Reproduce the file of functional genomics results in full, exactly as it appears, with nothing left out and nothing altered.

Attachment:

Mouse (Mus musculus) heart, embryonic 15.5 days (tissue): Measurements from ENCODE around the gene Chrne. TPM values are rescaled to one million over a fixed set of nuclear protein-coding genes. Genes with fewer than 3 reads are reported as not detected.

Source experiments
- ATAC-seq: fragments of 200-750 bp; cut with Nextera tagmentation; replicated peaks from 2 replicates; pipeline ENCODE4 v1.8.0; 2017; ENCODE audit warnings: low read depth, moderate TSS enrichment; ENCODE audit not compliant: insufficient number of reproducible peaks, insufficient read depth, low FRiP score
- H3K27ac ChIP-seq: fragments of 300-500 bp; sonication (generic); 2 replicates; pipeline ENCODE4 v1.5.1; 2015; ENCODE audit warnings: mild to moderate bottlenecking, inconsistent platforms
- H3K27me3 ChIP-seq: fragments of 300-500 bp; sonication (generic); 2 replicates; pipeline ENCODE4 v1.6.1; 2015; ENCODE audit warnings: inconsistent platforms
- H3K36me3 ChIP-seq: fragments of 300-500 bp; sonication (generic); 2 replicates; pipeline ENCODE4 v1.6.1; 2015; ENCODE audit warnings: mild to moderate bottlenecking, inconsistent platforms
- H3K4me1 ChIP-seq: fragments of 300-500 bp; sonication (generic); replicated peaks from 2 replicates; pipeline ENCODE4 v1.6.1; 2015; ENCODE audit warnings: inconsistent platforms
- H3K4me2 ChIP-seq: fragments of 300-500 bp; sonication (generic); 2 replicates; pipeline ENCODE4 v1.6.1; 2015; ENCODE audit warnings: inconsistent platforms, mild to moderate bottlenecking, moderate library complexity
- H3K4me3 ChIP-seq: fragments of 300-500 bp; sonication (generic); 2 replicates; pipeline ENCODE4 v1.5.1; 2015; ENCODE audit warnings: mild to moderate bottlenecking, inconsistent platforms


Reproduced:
Mouse (Mus musculus) heart, embryonic 15.5 days (tissue): Measurements from ENCODE around the gene Chrne. TPM values are rescaled to one million over a fixed set of nuclear protein-coding genes. Genes with fewer than 3 reads are reported as not detected.

Source experiments
- ATAC-seq: fragments of 200-750 bp; cut with Nextera tagmentation; replicated peaks from 2 replicates; pipeline ENCODE4 v1.8.0; 2017; ENCODE audit warnings: low read depth, moderate TSS enrichment; ENCODE audit not compliant: insufficient number of reproducible peaks, insufficient read depth, low FRiP score
- H3K27ac ChIP-seq: fragments of 300-500 bp; sonication (generic); 2 replicates; pipeline ENCODE4 v1.5.1; 2015; ENCODE audit warnings: mild to moderate bottlenecking, inconsistent platforms
- H3K27me3 ChIP-seq: fragments of 300-500 bp; sonication (generic); 2 replicates; pipeline ENCODE4 v1.6.1; 2015; ENCODE audit warnings: inconsistent platforms
- H3K36me3 ChIP-seq: fragments of 300-500 bp; sonication (generic); 2 replicates; pipeline ENCODE4 v1.6.1; 2015; ENCODE audit warnings: mild to moderate bottlenecking, inconsistent platforms
- H3K4me1 ChIP-seq: fragments of 300-500 bp; sonication (generic); replicated peaks from 2 replicates; pipeline ENCODE4 v1.6.1; 2015; ENCODE audit warnings: inconsistent platforms
- H3K4me2 ChIP-seq: fragments of 300-500 bp; sonication (generic); 2 replicates; pipeline ENCODE4 v1.6.1; 2015; ENCODE audit warnings: inconsistent platforms, mild to moderate bottlenecking, moderate library complexity
- H3K4me3 ChIP-seq: fragments of 300-500 bp; sonication (generic); 2 replicates; pipeline ENCODE4 v1.5.1; 2015; ENCODE audit warnings: mild to moderate bottlenecking, inconsistent platforms